This Week, Japan Will Dump Fukushima Radioactive Water Into The Ocean

Despite facing strong resistance from neighboring nations, Japan is set to commence the discharge of radioactive water from the Fukushima nuclear plant accident into the Pacific Ocean this week.


The accident site has accumulated a large amount of water, enough to fill 500 Olympic swimming pools. This is a result of Tepco’s efforts to cool the plant’s fuel rods. As a result, authorities are now looking for safe methods to get rid of this water.

Authorities suggest that the best solution for disposing of radioactive water is to release it into the ocean over a period of 30 years, gradually filtering and diluting it to minimize harm to wildlife.

Tanks storing treated radioactive water after it was used to cool the melted fuel 

It is not surprising that these plans have received a lot of criticism. People in Japan, such as fishermen, have been concerned about the potential harm to ocean ecosystems from the radiation. However, experts claim that the plan is safe.

The International Atomic Energy Agency, the United Nations’ nuclear watchdog, approved a plan to release water from the Fukushima nuclear plant into the ocean, stating that it would have minimal radiation effects on people and the environment if done gradually.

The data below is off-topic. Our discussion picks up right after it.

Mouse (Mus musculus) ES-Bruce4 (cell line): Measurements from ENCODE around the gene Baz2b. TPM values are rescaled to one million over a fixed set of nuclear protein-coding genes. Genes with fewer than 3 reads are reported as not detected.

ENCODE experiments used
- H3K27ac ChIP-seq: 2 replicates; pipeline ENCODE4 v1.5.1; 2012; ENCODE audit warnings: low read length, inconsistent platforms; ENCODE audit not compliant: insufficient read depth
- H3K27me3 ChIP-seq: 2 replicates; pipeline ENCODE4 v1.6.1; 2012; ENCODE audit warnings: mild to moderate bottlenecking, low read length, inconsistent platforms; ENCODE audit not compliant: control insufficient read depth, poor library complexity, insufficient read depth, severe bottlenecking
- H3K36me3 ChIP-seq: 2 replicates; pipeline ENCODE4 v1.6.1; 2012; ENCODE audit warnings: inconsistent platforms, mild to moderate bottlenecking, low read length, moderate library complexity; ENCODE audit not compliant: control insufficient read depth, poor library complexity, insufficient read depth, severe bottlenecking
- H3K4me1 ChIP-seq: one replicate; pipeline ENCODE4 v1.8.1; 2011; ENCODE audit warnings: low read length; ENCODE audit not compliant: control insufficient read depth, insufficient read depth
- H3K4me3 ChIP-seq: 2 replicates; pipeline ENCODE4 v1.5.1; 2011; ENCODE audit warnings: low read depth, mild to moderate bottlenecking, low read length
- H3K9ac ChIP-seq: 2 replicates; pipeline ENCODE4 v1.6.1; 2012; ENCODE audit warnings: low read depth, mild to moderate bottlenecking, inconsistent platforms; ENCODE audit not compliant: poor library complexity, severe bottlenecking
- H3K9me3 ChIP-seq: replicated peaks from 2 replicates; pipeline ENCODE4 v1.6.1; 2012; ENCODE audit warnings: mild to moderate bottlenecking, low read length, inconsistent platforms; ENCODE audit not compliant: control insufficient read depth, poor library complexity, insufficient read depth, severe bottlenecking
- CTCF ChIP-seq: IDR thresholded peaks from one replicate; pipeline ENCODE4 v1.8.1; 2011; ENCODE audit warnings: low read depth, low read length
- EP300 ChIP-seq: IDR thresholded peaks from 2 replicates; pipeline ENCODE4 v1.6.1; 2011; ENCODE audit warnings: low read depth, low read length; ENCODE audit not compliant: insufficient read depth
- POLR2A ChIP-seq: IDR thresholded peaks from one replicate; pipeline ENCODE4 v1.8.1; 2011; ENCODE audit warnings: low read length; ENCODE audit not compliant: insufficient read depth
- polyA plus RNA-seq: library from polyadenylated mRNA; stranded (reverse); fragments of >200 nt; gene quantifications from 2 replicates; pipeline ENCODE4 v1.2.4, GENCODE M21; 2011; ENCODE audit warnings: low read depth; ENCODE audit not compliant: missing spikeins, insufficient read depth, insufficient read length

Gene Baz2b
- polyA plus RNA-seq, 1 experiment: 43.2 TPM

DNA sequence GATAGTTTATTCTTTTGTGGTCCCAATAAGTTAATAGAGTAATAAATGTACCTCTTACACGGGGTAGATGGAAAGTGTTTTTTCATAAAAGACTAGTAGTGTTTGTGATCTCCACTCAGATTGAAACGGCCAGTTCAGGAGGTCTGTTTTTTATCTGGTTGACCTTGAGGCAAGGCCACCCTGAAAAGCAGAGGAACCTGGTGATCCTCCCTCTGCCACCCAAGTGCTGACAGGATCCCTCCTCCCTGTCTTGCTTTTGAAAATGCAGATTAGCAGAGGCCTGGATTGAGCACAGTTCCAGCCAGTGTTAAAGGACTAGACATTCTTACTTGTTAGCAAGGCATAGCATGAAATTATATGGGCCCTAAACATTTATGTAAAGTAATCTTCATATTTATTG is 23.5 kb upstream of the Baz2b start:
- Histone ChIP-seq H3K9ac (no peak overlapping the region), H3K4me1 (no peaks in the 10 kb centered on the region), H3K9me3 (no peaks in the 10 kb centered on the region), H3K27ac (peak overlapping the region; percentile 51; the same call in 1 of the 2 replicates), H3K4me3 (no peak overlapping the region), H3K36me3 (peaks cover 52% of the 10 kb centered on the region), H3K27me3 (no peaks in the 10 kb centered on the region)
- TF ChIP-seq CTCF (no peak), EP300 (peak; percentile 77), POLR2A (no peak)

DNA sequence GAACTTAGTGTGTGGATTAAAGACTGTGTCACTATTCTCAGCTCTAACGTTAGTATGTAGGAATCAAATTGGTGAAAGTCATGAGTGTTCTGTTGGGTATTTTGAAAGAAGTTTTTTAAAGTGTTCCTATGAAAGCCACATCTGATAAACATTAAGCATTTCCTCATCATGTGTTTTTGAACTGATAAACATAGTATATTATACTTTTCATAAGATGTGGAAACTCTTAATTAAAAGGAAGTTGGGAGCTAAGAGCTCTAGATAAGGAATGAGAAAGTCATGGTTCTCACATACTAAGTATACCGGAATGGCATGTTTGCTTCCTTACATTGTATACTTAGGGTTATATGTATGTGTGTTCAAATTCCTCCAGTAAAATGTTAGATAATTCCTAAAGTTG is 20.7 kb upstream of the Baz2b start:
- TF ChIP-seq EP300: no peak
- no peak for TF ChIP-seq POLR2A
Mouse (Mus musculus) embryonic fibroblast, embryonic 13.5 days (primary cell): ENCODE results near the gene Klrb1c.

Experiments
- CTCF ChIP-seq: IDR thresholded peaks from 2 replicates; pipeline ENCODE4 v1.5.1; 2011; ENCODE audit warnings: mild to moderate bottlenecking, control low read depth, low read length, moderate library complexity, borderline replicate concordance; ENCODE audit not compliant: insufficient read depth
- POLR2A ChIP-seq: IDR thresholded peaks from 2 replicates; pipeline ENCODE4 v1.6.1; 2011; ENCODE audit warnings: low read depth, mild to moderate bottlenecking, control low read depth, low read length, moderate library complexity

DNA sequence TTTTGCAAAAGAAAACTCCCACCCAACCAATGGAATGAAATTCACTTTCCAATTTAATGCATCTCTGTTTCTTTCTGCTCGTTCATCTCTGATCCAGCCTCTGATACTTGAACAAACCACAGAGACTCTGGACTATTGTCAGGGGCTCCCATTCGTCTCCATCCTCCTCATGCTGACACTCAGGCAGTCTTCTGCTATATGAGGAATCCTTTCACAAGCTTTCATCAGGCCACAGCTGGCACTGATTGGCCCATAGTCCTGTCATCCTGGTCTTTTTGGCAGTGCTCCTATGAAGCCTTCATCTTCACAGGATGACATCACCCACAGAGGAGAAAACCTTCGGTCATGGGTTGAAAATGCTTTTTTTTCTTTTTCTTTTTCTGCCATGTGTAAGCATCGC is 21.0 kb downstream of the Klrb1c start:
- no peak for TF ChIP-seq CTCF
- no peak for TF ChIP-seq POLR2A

However, there is still some risk involved as officials from Tepco, the plant operator, have acknowledged that small amounts of radioactive isotopes such as tritium and carbon-14 may still be present in the water due to the challenges in removing them completely.

Japan’s neighboring nations, including China, have expressed their disapproval and anger towards these plans.

Chinese foreign ministry spokesperson Wang Wenbin emphasized that the ocean is crucial for humanity’s survival and should not be used as a dumping ground for Japan’s Fukushima radioactive water. He criticized Japan for prioritizing their own interests over the global welfare. The import of seafood from the waters near the Fukushima plant has been banned by South Korea.

Reference- National Geographic, Financial Times, CBC, Al Jazeera, Futurism, BBC News